Argentina and Barcelona football star Lionel Messi, one of the world's highest-paid athletes, is due to take the stand Thursday for the first time at his tax fraud trial in Spain.
The 28-year-old and his father, Jorge Horacio Messi, are accused of using a chain of fake companies in Belize and Uruguay to avoid paying taxes on 4.16 million euros ($4.6 million) of Messi's income earned through the sale of his image rights from 2007-09.
The striker will take the stand on the third and likely last day of the trial.
After his court appearance in Barcelona, the five-time World Player of the Year will jet off to the United States where Argentina take on Copa America defending champions Chile in their first game of the three-week tournament in California on Monday.
The high-profile case kicked off on Tuesday without Messi, as he was recovering in his hometown of Rosario in Argentina from a lower back injury he suffered during a friendly match against Honduras last week.
Under Spanish law, a defendant is not obliged to attend the full trial if prosecutors seek a jail sentence of less than two years - as is the case here.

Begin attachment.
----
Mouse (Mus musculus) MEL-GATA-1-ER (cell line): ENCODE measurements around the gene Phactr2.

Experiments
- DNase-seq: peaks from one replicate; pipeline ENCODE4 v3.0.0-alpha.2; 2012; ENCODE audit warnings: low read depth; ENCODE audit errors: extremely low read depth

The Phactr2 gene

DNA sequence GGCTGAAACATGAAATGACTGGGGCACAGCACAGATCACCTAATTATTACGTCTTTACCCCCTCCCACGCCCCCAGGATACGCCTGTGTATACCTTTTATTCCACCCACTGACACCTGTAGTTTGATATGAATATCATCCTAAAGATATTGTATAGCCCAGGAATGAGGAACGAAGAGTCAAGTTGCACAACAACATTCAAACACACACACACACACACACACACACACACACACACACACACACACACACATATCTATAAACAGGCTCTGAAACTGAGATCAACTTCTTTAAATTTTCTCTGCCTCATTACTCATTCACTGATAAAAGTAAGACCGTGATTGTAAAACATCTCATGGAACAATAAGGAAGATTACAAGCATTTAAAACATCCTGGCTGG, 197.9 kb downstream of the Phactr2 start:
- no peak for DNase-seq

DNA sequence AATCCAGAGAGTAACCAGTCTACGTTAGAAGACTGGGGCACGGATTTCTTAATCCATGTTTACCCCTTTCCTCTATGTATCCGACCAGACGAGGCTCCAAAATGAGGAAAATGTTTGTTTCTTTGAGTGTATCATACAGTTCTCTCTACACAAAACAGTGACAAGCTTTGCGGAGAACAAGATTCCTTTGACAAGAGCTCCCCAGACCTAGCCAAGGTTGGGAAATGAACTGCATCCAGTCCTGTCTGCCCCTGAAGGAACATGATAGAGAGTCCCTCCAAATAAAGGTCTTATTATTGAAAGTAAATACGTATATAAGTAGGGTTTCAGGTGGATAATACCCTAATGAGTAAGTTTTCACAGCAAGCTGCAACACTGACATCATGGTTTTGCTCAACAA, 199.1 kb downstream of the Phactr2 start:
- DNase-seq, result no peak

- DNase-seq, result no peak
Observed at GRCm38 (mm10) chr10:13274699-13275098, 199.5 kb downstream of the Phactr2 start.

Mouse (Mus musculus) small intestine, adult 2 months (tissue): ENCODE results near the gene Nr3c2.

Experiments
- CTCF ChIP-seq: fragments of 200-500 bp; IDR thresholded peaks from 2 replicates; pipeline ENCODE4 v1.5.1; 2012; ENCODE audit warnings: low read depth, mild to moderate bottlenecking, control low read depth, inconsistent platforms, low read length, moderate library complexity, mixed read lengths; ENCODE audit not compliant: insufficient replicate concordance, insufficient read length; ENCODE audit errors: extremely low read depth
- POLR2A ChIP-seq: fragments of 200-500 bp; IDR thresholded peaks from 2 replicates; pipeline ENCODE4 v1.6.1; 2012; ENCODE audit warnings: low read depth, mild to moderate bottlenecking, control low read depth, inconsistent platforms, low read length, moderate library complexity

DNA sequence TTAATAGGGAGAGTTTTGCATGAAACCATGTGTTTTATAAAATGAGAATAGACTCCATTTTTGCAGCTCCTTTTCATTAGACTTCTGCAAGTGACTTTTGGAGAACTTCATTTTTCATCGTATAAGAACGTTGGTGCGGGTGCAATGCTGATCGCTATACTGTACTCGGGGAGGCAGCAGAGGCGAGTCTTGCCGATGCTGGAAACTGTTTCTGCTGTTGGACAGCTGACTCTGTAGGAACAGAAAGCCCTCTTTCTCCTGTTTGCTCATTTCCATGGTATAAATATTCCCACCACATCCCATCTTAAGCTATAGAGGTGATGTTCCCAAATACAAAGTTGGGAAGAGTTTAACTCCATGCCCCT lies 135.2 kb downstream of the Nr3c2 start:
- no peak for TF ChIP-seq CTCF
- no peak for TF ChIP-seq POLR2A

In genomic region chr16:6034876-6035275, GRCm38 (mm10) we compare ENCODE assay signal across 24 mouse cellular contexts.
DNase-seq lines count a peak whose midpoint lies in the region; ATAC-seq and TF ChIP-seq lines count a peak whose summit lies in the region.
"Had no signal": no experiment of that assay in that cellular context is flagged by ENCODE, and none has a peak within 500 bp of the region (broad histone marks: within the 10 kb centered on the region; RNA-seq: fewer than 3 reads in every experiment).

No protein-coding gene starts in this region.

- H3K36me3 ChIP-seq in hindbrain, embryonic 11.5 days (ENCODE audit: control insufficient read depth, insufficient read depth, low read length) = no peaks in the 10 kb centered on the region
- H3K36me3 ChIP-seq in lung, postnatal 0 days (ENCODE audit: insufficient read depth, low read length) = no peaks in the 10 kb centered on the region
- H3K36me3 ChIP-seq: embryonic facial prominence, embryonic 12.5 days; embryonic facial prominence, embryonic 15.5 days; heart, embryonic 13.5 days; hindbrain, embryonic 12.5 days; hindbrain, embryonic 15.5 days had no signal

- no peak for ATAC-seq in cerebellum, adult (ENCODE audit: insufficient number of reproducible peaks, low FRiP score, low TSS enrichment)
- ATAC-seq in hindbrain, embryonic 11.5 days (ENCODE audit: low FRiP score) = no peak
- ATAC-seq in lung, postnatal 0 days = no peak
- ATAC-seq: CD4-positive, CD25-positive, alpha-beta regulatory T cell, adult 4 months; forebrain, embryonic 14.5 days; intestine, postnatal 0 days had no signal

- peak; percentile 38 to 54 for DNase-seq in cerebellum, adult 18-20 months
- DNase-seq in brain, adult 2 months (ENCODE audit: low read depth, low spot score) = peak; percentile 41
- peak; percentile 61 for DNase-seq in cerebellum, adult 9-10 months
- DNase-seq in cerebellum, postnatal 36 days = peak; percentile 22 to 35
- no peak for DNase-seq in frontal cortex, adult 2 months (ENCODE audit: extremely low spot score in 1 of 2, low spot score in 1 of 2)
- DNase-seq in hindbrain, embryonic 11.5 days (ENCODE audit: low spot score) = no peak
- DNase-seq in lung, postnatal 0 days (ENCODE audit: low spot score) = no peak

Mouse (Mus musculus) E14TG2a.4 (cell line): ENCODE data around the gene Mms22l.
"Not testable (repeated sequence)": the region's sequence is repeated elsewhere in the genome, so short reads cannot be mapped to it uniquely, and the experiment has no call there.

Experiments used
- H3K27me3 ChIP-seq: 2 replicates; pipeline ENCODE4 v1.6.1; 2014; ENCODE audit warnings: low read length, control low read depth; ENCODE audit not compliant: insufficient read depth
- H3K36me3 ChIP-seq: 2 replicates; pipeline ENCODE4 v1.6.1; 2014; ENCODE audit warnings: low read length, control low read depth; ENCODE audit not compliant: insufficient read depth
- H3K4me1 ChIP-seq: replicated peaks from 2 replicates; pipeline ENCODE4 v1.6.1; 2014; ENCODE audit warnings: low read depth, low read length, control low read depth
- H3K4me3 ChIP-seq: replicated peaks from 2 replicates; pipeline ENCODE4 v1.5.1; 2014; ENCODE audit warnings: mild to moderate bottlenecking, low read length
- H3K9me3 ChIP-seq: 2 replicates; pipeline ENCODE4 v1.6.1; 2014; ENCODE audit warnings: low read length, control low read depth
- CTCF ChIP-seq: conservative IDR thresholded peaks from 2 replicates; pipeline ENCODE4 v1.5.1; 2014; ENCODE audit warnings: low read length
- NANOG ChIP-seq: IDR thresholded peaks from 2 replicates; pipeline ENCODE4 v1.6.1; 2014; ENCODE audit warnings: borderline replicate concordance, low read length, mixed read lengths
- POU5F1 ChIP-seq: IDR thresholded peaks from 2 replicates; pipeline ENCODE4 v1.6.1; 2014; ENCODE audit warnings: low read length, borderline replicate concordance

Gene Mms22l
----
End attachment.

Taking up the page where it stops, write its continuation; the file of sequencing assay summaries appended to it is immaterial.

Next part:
The tax fraud trial comes at a time of simmering voter anger over steep government cuts to health and social spending, as the government struggles to bring Spain's public deficit down.
Messi's former tax advisors came out in support of the football star when they took the stand on Wednesday, saying the player never handled his own wealth management.
He "didn't take any decisions and I didn't see anyone consulting him for anything", Angel Juarez, one of the partners at law firm Juarez Veciana which managed Messi's tax affairs at the time, told the court.
Inigo de Loyola, another partner and Juarez's brother, added: "I don't know if any of my correspondence has been included in the case, but they will see that Lionel Messi does not appear in any of it."
The Barcelona forward and his defence team have long argued that Messi's father handled the footballer's finances without reporting to him, and the striker was not aware of any wrongdoing.
Both Messi and his father, who has managed his son's affairs since he was a child, have been charged with three counts of tax fraud.
Spanish prosecutors are seeking a jail sentence of 22-and-a-half months for them if they are found guilty, plus fines equivalent to the amount that was allegedly defrauded.
But any such sentence would likely be suspended as is common in Spain for first offences carrying a sentence of less than two years.
Messi and his father made a voluntary payment of 5.0 million euros ($5.6 million)-- equal to the amount of the alleged unpaid taxes plus interest - in August 2013 after being formally investigated, which is expected to mitigate any sentence if they are found guilty.
Messi's father is also scheduled to take the stand for the first time Thursday and lawyers will make their closing arguments, which could potentially run into Friday.